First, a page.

The Vanguard S&P 500 ETF (VOO) and the iShares 7-10 Year Treasury Bond ETF (IEF) are both among the Top 100 ETFs. VOO is a Vanguard Large Blend fund and IEF is a iShares Long Government fund. So, what’s the difference between VOO and IEF? And which fund is better?
The expense ratio of VOO is 0.12 percentage points lower than IEF’s (0.03% vs. 0.15%). VOO also has a high exposure to the technology sector while IEF is mostly comprised of AAA bonds. Overall, VOO has provided higher returns than IEF over the past ten years.
In this article, we’ll compare VOO vs. IEF. We’ll look at industry exposure and performance, as well as at their annual returns and portfolio growth. Moreover, I’ll also discuss VOO’s and IEF’s fund composition, holdings, and risk metrics and examine how these affect their overall returns.
|Name||Vanguard S&P 500 ETF||iShares 7-10 Year Treasury Bond ETF|
|Category||Large Blend||Long Government|
The Vanguard S&P 500 ETF (VOO) is a Large Blend fund that is issued by Vanguard. It currently has 753.41B total assets under management and has yielded an average annual return of 14.45% over the past 10 years. The fund has a dividend yield of 1.34% with an expense ratio of 0.03%.
The iShares 7-10 Year Treasury Bond ETF (IEF) is a Long Government fund that is issued by iShares. It currently has 13.44B total assets under management and has yielded an average annual return of 5.06% over the past 10 years. The fund has a dividend yield of 0.84% with an expense ratio of 0.15%.
VOO’s dividend yield is 0.50% higher than that of IEF (1.34% vs. 0.84%). Also, VOO yielded on average 9.39% more per year over the past decade (14.45% vs. 5.06%). The expense ratio of VOO is 0.12 percentage points lower than IEF’s (0.03% vs. 0.15%).
|Facebook Inc Class A||2.29%|
|Alphabet Inc Class A||2.02%|
|Alphabet Inc Class C||1.97%|
|Berkshire Hathaway Inc Class B||1.44%|
|JPMorgan Chase & Co||1.3%|
VOO’s Top Holdings are Apple Inc, Microsoft Corp, Amazon.com Inc, Facebook Inc Class A, and Alphabet Inc Class A at 5.92%, 5.62%, 4.06%, 2.29%, and 2.02%.
Alphabet Inc Class C (1.97%), Tesla Inc (1.44%), and Berkshire Hathaway Inc Class B (1.44%) have a slightly smaller but still significant weight. NVIDIA Corp and JPMorgan Chase & Co are also represented in the VOO’s holdings at 1.37% and 1.3%.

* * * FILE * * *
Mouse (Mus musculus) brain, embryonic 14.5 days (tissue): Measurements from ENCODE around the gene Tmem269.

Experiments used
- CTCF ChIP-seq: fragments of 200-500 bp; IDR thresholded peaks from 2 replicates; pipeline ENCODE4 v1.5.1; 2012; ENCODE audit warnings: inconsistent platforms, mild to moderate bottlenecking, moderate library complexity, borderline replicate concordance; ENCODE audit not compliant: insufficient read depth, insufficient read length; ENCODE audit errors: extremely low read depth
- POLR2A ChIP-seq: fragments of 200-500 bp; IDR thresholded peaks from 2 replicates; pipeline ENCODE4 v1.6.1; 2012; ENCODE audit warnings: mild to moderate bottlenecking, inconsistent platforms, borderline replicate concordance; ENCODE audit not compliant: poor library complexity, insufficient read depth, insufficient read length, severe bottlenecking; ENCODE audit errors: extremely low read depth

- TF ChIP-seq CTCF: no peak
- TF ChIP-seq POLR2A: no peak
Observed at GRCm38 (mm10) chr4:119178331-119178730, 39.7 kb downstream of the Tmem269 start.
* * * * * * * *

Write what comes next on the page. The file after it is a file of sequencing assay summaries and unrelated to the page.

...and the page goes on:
|IEF Bond Sectors||Weight|
IEF’s Top Bond Sectors are ratings of AAA, Others, Below B, B, and BB at 100.0%, 0.0%, 0.0%, 0.0%, and 0.0%. The fund is less weighted towards BBB (0.0%), A (0.0%), and AA (0.0%) rated bonds.
VOO had its best year in 2013 with an annual return of 32.33%. VOO’s worst year over the past decade yielded -4.42% and occurred in 2018. In most years the Vanguard S&P 500 ETF provided moderate returns such as in 2016, 2014, and 2012 where annual returns amounted to 11.93%, 13.63%, and 15.98% respectively.
The year 2011 was the strongest year for IEF, returning 15.46% on an annual basis. The poorest year for IEF in the last ten years was 2013, with a yield of -6.12%. Most years the iShares 7-10 Year Treasury Bond ETF has given investors modest returns, such as in 2017, 2012, and 2019, when gains were 2.47%, 4.06%, and 8.38% respectively.
|Fund||Initial Balance||Final Balance||CAGR|
A $10,000 investment in VOO would have resulted in a final balance of $36,575. This is a profit of $26,575 over 10 years and amounts to a compound annual growth rate (CAGR) of 14.45%.
With a $10,000 investment in IEF, the end total would have been $15,497. This equates to a $5,497 profit over 10 years and a compound annual growth rate (CAGR) of 5.06%.
VOO’s CAGR is 9.39 percentage points higher than that of IEF and as a result, would have yielded $21,078 more on a $10,000 investment. Thus, VOO outperformed IEF by 9.39% annually.
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